Welcome to Sturtevant’s Camp
This history sign is posted for hikers by the front door of Sturtevant Lodge
Congratulations on your hike into Sturtevant’s Camp, a place rich in history and unique in the country. Over a century ago, this was one of several mountain resorts, complete with ‘honeymoon cottages,’ tennis courts where ladies played in long dresses, men wearing white shirts and string ties to dinner, and everyone danced to the fiddle underneath the stars. From the late 1890’s until the Great Depression, thousands upon thousands of people rode the electric trolley cars out of Los Angeles to the end of the line in Sierra Madre, and then hiked the trails or rented horses and burros, coming to stay at Camp— or to go further into the real wilderness of the San Gabriels to hunt bears and mountain lions. Here you could send and receive mail (picked up and delivered by the pack train of mules,) buy supplies for adventuring, or simply stare up into the big trees, just as we do today.
That was a hundred years ago: since then, fires and flood have wiped away Hoegee’s Camp, Fern Lodge and Robert’s Camp, to name just a few. Now, only Sturtevant survives, complete with original buildings. To your immediate left is the original “Swiss Dining Room,” built in 1897, since closed in for year-round use. Farther to your left at the Camp’s entrance is the Ranger cabin of 1903 (the year the Wright Brothers first flew.) It is the oldest government cabin still on its original site. Continuing to the left, the volleyball and badminton courts were once used for tennis and croquet. The next two buildings (uphill and to the right of the big swing) were built after the 1940’s when the United Methodist Church purchased the camp. Farther up the hill are more cabins including a bathhouse with hot showers and flush toilets. But its the small cabin down on the flat, looking up-canyon, that is one of the original ‘honeymoon cottages,’ so-called because they were built just big enough to hold a double bed. All of this is available for rent: pick up a business card below.
Who was Wilbur Sturtevant, and how did this camp start? Wilbur was from Ohio and fought in the Civil War. After the war, he left his family and went prospecting in Colorado, but didn’t find much gold. Instead, he developed quite a business as a mule packer. Always restless, in the 1880s he came to California with a string of 40 pack animals, and settled in Sierra Madre. About this time, a small camp was built on the top of Mt. Wilson for the workers installing the first telescope (much later this developed into the world-renowned Observatory.) The trailmen who supplied gear to the project had their own rough campsites along the way, and soon they hosted friends and others who wanted to hike, hunt and fish in the mountains.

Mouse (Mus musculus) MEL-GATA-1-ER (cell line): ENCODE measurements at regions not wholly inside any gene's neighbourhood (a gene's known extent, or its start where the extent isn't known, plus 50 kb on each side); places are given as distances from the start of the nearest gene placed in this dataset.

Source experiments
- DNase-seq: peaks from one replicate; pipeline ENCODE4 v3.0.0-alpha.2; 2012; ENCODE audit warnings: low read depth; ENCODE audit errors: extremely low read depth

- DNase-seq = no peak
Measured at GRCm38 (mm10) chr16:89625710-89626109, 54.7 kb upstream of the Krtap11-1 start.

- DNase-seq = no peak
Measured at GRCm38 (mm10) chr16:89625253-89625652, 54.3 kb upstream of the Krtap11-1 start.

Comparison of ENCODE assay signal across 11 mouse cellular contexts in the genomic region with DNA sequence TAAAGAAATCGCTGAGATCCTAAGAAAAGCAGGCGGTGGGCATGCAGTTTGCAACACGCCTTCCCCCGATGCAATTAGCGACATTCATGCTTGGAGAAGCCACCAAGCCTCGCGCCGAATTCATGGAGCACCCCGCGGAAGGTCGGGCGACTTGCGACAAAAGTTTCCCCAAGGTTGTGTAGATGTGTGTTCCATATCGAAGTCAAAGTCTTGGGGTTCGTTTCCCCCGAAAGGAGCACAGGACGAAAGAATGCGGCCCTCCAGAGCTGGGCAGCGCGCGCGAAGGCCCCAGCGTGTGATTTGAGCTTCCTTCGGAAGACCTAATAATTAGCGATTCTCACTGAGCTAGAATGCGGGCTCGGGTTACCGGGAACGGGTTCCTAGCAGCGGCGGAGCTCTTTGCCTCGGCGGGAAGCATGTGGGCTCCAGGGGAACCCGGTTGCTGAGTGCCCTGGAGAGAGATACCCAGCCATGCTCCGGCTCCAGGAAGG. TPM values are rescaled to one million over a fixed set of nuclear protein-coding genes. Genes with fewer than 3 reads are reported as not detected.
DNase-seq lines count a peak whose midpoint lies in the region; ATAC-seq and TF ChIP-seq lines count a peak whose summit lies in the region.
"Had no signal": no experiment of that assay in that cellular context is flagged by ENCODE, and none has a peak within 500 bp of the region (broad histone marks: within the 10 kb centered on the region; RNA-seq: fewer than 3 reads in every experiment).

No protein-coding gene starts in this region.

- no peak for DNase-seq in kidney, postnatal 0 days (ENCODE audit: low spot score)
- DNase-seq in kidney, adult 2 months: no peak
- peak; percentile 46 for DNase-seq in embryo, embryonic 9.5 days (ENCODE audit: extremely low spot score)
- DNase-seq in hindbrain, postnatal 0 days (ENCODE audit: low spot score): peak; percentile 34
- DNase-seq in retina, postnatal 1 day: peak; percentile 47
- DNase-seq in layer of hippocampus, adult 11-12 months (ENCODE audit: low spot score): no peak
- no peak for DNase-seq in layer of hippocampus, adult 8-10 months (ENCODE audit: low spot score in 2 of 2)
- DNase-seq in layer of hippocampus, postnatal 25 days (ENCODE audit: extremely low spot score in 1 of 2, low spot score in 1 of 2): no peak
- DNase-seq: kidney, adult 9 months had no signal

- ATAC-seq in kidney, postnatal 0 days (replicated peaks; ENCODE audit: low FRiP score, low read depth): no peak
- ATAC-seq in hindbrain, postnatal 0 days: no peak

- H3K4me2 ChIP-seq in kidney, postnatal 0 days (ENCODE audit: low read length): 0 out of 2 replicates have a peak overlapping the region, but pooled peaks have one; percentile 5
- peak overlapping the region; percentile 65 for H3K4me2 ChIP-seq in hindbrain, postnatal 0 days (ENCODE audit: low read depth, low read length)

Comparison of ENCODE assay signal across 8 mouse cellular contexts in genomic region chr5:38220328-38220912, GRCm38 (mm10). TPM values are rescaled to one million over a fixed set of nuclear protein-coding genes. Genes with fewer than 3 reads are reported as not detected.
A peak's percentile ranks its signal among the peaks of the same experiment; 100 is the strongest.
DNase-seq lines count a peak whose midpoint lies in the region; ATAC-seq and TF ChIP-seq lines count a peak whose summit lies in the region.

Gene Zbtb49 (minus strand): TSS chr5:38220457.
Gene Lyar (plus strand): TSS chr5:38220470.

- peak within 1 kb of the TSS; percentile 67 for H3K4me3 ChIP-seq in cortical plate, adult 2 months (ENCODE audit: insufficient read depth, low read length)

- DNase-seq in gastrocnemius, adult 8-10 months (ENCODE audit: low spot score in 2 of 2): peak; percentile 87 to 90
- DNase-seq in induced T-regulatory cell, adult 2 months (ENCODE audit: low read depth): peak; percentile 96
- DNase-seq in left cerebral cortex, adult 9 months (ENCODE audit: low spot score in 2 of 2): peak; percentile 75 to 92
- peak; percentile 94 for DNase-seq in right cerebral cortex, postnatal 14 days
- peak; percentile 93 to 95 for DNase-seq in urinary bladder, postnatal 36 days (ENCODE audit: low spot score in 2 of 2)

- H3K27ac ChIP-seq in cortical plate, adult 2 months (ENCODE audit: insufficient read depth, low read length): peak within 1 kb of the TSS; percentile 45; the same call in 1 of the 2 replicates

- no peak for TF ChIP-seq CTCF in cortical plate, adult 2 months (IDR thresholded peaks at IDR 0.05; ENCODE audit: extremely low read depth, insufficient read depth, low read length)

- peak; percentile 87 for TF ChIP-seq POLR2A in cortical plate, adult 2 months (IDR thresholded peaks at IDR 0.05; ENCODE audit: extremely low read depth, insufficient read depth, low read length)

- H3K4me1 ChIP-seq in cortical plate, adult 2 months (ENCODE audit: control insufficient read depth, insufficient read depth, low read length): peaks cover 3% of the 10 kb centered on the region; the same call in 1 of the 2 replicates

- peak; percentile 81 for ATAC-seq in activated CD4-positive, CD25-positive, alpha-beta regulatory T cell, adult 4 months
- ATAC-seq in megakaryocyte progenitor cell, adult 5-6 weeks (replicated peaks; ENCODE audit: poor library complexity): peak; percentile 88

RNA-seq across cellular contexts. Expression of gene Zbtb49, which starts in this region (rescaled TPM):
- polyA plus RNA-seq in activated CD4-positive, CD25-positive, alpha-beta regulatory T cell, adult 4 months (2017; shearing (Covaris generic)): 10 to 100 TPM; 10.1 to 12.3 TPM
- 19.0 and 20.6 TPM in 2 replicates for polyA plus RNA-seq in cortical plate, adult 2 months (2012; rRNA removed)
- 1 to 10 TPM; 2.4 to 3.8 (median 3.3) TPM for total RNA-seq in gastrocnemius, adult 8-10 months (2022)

Wilbur saw this golden opportunity and helped pioneer the trail resort business: always the explorer, on one of his sojourns he recognized this relatively level, well-shaded and watered piece of ground. In 1893, he put up some tent cabins and welcomed his first guests. It was such a success, he built the Swiss Dining Room in 1897: then it was an open pavilion with the kitchen underneath (during prohibition, it included a still, and later, slot machines!) Business was good, but the camp was the farthest up the canyon and people still had to hike to the top of Mt. Wilson and then down the Sturtevant Trail to reach camp. Wilbur decided to build a new, more direct trail, starting with the remains of an old abandoned logging road near present-day Chantry Flats. He built the trail up one side canyon, and stopped when winter set in: that became Winter Creek, and his work camp later become Hoegee’s Resort (now Hoegee’s campground.) From there he built straight up over Mt. Zion, following a bear according to his story, and then down into Camp. The new trail brought even more people, dancing and merriment to the mountains.
Today, the mountains are quiet, with the Angeles Crest Highway taking people by car into what was once remote wilderness. But here at Sturtevant, you still have to hike in, just like a hundred years ago: the big trees are all the more majestic, and even the bears are still around (just a few, but be careful!). The Camp is owned and operated by the United Methodist Church, and is available to rent by individuals and smaller groups. If you would like to speak with the Camp Manager, ring the old trolley bell hanging between the two trees a few yards behind you. You are welcome to rest here, drink the safe water from the fountain behind you, and if you wish, make a reservation to hike back into time, and stay at Sturtevant’s Camp.
For the United Methodist Church and all who love the mountains,
The Friends of Sturtevant’s Camp